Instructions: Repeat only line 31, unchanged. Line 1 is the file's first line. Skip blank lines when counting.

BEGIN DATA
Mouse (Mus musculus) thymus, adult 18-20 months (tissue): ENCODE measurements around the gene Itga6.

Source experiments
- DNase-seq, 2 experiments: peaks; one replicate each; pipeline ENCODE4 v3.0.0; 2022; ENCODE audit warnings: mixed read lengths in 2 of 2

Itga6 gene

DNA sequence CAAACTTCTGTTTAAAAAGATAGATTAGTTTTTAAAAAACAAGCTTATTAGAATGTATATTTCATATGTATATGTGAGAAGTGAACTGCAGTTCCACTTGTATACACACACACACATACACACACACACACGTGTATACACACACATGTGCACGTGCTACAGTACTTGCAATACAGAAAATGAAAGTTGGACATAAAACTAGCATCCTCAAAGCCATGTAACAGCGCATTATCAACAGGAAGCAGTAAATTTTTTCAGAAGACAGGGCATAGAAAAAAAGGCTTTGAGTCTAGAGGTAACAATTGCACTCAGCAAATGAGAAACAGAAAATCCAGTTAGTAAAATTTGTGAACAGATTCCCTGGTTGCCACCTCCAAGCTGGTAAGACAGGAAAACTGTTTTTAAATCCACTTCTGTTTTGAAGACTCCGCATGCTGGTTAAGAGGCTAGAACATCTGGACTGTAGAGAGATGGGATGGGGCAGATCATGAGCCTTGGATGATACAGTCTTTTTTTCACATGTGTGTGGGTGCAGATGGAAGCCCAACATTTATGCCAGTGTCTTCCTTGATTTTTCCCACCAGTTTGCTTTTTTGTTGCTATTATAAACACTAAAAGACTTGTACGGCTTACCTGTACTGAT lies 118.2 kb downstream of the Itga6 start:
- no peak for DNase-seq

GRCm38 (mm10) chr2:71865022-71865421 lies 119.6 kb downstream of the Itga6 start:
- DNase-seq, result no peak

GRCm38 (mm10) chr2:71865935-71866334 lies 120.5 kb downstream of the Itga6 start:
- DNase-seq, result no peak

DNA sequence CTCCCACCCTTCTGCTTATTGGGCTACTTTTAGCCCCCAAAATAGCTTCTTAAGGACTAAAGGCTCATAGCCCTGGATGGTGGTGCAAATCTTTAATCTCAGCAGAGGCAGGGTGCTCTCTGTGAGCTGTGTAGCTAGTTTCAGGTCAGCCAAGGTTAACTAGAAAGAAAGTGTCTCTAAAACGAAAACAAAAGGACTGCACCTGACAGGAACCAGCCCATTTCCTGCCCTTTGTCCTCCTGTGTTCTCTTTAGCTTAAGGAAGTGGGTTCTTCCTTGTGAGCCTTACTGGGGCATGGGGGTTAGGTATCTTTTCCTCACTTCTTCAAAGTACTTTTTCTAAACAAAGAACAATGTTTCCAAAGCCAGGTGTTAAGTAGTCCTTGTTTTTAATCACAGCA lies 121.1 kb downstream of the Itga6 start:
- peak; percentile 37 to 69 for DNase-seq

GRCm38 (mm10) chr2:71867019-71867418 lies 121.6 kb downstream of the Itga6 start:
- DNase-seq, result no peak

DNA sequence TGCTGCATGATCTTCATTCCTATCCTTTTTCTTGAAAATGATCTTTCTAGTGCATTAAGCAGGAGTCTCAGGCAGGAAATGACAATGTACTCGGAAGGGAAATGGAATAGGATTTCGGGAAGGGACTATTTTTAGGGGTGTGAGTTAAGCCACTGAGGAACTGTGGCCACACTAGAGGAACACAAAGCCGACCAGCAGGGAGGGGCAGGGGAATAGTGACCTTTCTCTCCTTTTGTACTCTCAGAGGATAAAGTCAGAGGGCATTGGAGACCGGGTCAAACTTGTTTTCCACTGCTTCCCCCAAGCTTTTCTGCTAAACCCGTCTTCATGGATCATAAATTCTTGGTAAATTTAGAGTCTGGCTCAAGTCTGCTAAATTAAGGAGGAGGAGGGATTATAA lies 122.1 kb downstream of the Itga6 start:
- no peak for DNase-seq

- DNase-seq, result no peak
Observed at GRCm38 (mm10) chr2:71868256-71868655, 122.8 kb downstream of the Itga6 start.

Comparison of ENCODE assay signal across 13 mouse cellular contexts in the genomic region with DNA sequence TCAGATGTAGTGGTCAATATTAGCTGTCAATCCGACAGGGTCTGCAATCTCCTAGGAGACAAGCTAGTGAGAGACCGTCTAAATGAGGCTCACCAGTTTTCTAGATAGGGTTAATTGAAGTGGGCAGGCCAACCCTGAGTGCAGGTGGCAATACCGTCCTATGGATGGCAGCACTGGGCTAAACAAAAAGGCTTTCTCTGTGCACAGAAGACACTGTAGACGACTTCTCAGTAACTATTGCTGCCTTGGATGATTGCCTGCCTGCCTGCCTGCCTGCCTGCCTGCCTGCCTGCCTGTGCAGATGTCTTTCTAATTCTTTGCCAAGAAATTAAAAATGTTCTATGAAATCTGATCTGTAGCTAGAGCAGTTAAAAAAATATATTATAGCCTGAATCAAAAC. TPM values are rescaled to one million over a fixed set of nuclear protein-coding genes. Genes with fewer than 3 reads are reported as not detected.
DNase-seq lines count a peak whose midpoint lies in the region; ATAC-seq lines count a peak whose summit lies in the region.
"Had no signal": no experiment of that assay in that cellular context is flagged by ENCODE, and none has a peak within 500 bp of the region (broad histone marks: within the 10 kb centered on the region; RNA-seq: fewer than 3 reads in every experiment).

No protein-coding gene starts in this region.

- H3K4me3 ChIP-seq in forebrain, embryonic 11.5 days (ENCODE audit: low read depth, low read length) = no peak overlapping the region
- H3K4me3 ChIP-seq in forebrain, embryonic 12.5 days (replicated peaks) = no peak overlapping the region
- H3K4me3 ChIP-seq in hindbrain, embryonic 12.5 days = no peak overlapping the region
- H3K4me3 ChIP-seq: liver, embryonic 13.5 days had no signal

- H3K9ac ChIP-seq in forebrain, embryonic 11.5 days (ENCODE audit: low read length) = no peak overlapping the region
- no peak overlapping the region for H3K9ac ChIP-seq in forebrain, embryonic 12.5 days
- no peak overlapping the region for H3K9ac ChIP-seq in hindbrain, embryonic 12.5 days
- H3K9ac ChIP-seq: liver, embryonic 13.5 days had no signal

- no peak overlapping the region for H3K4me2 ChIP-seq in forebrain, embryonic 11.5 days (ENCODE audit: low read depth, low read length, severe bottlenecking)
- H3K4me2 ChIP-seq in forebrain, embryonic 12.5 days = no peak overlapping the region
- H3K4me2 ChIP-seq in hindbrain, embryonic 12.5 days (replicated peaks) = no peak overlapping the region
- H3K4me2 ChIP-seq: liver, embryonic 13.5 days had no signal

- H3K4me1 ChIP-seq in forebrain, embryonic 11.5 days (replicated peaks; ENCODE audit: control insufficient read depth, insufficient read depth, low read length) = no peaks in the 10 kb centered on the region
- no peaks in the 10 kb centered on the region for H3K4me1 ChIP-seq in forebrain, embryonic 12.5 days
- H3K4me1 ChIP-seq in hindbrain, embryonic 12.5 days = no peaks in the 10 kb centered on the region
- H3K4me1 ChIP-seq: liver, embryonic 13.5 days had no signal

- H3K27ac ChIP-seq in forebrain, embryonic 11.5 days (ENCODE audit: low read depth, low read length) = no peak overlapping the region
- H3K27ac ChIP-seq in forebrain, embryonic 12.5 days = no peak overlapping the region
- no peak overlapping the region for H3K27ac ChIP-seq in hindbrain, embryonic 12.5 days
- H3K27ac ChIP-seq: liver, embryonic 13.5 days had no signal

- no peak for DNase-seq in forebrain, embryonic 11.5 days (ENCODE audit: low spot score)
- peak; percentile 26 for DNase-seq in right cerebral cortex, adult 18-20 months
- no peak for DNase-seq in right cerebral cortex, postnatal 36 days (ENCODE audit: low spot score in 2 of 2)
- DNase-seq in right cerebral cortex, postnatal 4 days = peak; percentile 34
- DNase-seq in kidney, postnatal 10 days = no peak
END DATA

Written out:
- no peak overlapping the region for H3K4me2 ChIP-seq in forebrain, embryonic 11.5 days (ENCODE audit: low read depth, low read length, severe bottlenecking)